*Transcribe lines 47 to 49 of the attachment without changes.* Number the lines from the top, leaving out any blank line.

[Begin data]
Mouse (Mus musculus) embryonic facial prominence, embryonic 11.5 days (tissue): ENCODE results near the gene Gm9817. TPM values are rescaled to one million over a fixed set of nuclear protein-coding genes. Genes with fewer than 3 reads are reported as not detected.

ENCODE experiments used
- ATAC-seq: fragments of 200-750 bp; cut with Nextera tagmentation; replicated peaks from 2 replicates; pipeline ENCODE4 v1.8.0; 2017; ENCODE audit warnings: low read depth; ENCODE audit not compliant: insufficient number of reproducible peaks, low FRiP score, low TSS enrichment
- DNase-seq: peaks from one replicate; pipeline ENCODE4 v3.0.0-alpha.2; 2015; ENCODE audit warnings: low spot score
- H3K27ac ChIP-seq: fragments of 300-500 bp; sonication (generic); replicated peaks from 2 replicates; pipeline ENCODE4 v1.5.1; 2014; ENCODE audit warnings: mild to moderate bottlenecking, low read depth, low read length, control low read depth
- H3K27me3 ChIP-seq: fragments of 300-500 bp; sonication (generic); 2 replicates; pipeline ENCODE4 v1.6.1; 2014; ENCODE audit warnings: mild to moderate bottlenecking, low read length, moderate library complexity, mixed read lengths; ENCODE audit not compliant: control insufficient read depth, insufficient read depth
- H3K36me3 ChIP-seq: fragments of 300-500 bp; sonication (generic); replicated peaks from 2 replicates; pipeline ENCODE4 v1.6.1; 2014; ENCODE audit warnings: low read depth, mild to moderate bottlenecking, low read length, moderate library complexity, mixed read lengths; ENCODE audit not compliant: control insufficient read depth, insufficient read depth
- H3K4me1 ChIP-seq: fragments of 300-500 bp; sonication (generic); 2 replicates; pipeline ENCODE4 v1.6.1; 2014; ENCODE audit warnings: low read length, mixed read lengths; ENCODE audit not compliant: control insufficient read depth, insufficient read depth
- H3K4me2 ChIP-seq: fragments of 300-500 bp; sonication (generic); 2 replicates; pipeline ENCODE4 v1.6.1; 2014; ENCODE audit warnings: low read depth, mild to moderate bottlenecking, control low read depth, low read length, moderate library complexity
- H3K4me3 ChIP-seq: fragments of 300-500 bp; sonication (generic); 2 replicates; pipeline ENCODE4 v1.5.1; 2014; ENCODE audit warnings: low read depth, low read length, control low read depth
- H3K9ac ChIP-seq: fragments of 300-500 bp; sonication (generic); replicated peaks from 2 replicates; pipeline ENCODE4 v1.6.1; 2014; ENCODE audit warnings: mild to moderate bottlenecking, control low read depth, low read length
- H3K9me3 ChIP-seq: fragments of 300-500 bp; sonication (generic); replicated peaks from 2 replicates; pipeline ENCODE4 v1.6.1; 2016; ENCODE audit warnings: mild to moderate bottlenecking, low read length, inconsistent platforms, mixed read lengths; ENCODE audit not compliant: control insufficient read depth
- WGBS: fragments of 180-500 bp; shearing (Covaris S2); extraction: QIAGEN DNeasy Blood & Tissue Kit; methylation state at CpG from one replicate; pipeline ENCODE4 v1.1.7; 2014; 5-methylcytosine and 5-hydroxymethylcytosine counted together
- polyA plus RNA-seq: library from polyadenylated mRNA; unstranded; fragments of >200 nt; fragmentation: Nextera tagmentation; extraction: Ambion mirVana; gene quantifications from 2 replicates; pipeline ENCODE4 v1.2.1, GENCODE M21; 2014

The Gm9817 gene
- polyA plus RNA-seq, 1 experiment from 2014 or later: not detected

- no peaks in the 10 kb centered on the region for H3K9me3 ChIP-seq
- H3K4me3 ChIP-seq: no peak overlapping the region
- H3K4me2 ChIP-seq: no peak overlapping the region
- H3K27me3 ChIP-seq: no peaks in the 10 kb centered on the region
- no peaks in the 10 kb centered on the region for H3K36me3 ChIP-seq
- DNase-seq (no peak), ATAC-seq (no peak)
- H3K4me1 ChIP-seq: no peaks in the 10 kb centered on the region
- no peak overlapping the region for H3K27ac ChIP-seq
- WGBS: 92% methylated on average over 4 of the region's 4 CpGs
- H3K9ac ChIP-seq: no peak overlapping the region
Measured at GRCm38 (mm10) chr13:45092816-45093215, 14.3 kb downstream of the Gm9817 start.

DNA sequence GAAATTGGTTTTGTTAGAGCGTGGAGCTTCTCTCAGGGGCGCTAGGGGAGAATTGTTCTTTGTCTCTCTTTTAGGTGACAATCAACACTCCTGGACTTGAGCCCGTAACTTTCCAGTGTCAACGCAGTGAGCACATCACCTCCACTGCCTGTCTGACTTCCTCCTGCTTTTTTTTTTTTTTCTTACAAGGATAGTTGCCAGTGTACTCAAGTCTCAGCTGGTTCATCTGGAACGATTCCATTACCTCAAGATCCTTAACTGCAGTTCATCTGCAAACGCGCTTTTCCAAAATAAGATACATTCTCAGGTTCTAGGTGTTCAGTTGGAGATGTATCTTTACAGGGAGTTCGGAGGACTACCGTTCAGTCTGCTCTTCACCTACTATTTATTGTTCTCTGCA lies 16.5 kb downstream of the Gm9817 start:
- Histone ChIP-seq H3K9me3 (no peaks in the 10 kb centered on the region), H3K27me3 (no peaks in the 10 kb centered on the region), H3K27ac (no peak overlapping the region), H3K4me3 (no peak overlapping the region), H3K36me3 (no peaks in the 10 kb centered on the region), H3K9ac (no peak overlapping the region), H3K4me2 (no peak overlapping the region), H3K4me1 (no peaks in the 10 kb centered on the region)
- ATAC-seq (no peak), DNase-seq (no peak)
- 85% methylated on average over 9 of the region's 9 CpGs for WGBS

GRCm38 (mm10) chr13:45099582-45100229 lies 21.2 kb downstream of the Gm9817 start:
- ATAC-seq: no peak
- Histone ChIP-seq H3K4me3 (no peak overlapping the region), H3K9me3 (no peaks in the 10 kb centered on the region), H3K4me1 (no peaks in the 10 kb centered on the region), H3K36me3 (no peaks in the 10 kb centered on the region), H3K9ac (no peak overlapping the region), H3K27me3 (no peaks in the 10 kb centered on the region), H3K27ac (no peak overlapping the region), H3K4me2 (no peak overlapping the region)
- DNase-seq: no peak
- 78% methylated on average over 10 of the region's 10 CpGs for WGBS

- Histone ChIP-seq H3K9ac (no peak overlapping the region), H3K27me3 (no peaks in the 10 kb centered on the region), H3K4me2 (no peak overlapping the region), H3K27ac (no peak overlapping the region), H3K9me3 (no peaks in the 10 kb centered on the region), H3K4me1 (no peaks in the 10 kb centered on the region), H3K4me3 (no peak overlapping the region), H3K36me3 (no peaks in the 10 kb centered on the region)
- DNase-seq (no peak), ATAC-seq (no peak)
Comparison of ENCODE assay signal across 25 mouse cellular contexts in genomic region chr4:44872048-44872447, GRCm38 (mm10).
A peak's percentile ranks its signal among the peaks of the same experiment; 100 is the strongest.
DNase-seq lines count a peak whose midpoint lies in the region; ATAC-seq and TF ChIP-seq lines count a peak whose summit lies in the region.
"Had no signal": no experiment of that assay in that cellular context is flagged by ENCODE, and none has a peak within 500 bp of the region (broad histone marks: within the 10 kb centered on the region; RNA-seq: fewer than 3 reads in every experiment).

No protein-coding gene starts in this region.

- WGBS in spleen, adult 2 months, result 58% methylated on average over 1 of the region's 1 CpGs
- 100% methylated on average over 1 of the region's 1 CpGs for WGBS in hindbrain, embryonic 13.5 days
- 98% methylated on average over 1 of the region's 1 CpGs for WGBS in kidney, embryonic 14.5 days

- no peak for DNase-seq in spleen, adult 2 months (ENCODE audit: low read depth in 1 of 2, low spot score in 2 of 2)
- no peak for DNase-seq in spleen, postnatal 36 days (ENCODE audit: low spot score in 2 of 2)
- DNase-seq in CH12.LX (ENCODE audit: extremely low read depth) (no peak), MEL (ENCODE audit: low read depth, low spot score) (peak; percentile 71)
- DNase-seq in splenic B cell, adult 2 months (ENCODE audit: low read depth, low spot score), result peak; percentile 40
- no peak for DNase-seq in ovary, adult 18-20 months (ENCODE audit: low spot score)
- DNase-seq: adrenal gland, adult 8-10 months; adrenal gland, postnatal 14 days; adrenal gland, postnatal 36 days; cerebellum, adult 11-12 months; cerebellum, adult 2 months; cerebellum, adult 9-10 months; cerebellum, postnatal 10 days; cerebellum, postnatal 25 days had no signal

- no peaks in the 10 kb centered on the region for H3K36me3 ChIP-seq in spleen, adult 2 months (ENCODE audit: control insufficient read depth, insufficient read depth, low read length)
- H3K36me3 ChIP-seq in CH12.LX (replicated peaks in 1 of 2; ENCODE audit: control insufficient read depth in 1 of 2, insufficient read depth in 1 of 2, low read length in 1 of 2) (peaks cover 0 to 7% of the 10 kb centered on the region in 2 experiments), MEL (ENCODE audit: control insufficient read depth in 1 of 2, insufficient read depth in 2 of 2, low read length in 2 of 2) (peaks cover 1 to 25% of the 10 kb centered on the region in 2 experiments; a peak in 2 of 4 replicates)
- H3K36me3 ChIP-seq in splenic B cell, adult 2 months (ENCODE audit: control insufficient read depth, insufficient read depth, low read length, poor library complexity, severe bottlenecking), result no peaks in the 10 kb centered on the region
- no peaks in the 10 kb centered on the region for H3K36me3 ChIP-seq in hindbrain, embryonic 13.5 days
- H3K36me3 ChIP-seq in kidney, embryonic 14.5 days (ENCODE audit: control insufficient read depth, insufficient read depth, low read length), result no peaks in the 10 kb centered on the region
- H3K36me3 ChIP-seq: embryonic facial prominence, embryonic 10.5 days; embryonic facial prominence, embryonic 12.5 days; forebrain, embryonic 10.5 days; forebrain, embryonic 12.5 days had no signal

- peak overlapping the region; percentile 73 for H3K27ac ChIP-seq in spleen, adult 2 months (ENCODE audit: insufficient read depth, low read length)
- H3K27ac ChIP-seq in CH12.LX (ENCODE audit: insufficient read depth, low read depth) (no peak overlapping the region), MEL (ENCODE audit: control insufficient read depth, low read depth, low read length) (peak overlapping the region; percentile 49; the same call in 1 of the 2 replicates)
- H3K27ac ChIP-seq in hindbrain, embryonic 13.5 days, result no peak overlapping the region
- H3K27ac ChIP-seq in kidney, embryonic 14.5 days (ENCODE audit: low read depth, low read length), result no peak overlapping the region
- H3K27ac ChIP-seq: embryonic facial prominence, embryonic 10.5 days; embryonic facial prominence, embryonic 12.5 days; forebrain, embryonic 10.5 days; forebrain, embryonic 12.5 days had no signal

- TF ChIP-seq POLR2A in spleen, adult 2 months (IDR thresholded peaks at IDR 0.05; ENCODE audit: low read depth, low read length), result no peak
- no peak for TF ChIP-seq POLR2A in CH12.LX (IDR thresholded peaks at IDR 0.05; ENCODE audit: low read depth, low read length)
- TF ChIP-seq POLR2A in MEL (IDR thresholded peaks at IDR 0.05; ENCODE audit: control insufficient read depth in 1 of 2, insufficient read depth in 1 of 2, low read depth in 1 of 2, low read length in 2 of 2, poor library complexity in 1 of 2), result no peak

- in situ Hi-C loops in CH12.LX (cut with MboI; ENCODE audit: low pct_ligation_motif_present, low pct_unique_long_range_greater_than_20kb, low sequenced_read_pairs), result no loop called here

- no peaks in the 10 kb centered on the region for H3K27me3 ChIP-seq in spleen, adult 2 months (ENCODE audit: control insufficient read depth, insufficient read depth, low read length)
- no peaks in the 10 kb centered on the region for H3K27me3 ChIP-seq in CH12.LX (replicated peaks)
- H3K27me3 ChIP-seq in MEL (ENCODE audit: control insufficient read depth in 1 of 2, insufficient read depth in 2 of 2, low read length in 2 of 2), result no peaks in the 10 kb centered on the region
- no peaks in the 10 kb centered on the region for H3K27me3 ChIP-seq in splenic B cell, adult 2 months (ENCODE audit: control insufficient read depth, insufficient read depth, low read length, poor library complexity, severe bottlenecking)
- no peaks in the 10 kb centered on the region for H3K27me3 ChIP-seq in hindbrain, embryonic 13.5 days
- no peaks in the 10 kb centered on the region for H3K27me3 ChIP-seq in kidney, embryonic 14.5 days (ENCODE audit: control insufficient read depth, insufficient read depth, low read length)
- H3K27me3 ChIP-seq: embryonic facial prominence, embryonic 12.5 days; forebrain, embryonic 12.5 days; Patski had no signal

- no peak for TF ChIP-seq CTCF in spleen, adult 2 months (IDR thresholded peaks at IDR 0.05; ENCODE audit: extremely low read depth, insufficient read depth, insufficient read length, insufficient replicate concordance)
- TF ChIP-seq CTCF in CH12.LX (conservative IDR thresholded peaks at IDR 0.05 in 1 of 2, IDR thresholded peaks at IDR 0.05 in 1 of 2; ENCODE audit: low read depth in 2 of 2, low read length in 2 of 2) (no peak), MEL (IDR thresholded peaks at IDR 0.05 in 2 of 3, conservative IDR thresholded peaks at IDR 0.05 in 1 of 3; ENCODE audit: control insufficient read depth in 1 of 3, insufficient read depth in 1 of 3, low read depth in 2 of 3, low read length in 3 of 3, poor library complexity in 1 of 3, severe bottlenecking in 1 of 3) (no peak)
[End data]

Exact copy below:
- no peak for DNase-seq in spleen, adult 2 months (ENCODE audit: low read depth in 1 of 2, low spot score in 2 of 2)
- no peak for DNase-seq in spleen, postnatal 36 days (ENCODE audit: low spot score in 2 of 2)
- DNase-seq in CH12.LX (ENCODE audit: extremely low read depth) (no peak), MEL (ENCODE audit: low read depth, low spot score) (peak; percentile 71)